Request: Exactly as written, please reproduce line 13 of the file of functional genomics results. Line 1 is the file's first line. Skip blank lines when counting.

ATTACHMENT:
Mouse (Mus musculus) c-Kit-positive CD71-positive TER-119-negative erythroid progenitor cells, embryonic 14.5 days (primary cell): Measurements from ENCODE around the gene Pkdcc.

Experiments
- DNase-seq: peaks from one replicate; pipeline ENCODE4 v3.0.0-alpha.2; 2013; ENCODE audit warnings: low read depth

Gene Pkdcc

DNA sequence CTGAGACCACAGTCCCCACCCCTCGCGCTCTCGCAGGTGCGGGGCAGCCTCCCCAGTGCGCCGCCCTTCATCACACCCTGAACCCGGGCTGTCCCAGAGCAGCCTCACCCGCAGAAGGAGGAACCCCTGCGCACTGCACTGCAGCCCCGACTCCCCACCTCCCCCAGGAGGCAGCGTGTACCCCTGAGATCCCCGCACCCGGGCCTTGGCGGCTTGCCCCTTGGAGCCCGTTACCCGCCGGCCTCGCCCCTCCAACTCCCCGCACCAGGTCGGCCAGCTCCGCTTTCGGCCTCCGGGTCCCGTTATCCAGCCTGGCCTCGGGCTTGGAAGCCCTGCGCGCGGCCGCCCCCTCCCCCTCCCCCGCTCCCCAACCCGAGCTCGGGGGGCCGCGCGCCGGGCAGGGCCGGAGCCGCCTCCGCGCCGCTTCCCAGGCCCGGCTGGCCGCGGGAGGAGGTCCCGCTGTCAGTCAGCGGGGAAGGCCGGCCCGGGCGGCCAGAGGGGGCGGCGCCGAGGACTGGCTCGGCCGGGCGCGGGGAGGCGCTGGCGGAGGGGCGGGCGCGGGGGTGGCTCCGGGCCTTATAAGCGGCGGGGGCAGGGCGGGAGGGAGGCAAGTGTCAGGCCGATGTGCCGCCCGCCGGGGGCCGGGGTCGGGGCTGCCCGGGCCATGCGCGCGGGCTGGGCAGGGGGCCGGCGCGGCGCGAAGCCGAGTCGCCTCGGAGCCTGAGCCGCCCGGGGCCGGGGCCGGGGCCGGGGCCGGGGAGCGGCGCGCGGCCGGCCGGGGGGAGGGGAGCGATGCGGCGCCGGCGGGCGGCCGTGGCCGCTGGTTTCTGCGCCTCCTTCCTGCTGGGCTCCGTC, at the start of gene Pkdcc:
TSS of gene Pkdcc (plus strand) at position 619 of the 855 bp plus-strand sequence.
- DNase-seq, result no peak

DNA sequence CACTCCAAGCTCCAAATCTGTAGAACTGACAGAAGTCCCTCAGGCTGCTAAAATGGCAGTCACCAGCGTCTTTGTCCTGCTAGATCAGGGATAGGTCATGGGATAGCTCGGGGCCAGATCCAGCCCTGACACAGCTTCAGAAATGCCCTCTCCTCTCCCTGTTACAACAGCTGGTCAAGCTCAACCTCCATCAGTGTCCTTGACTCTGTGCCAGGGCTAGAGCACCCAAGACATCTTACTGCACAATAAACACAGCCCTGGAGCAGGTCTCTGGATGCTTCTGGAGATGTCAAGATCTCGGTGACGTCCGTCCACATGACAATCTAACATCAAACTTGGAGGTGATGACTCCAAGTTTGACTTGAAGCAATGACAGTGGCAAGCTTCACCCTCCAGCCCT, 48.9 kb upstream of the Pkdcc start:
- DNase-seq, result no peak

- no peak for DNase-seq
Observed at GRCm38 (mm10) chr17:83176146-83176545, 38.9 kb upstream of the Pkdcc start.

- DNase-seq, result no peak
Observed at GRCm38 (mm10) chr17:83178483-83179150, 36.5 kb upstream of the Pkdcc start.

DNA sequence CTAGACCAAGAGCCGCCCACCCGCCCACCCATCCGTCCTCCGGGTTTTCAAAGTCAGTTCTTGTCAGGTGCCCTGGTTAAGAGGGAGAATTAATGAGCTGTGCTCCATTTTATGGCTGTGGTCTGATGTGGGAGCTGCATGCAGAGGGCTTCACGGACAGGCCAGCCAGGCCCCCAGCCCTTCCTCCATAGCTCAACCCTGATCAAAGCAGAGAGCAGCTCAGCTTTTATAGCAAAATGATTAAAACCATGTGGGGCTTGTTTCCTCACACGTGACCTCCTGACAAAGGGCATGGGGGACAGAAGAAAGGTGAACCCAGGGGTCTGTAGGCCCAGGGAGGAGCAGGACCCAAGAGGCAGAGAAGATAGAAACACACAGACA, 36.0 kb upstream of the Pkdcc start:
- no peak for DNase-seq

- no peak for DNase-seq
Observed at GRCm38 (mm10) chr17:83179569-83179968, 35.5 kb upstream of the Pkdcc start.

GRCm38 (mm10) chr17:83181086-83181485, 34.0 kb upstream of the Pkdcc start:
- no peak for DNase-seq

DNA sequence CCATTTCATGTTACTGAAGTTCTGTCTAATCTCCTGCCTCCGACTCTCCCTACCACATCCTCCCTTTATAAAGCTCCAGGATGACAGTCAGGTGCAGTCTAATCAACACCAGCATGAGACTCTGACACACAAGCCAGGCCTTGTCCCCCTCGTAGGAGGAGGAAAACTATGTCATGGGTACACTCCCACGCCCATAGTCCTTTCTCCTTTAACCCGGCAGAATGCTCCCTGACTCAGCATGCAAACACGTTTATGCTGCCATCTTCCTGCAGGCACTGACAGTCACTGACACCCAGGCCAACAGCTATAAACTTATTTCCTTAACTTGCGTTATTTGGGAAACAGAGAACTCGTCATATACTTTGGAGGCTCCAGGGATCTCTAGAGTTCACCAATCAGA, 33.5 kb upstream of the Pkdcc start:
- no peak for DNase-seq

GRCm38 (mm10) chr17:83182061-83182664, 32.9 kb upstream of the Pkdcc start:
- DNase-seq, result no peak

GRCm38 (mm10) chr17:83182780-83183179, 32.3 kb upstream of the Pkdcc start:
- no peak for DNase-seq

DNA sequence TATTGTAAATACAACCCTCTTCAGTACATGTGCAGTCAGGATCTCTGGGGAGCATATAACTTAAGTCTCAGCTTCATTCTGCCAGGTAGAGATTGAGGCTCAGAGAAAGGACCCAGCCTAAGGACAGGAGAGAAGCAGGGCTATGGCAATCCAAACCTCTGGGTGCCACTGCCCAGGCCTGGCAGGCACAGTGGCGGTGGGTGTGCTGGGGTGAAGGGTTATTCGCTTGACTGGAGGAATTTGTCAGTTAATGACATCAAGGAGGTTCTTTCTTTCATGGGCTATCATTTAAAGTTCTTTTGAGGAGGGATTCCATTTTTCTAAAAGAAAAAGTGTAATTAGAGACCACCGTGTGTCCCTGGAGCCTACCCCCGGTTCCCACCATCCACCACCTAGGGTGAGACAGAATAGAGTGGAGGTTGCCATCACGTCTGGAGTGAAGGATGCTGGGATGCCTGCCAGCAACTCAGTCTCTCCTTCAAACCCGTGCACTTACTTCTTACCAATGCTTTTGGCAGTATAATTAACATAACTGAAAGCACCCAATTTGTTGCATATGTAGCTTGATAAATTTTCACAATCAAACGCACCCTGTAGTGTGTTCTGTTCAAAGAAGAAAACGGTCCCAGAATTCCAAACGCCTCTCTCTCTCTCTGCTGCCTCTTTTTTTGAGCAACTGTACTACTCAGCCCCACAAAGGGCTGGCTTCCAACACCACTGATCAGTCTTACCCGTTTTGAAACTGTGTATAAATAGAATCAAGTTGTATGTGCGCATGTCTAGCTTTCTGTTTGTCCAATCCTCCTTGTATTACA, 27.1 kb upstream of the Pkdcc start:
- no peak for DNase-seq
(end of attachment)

Observed at GRCm38 (mm10) chr17:83178483-83179150, 36.5 kb upstream of the Pkdcc start.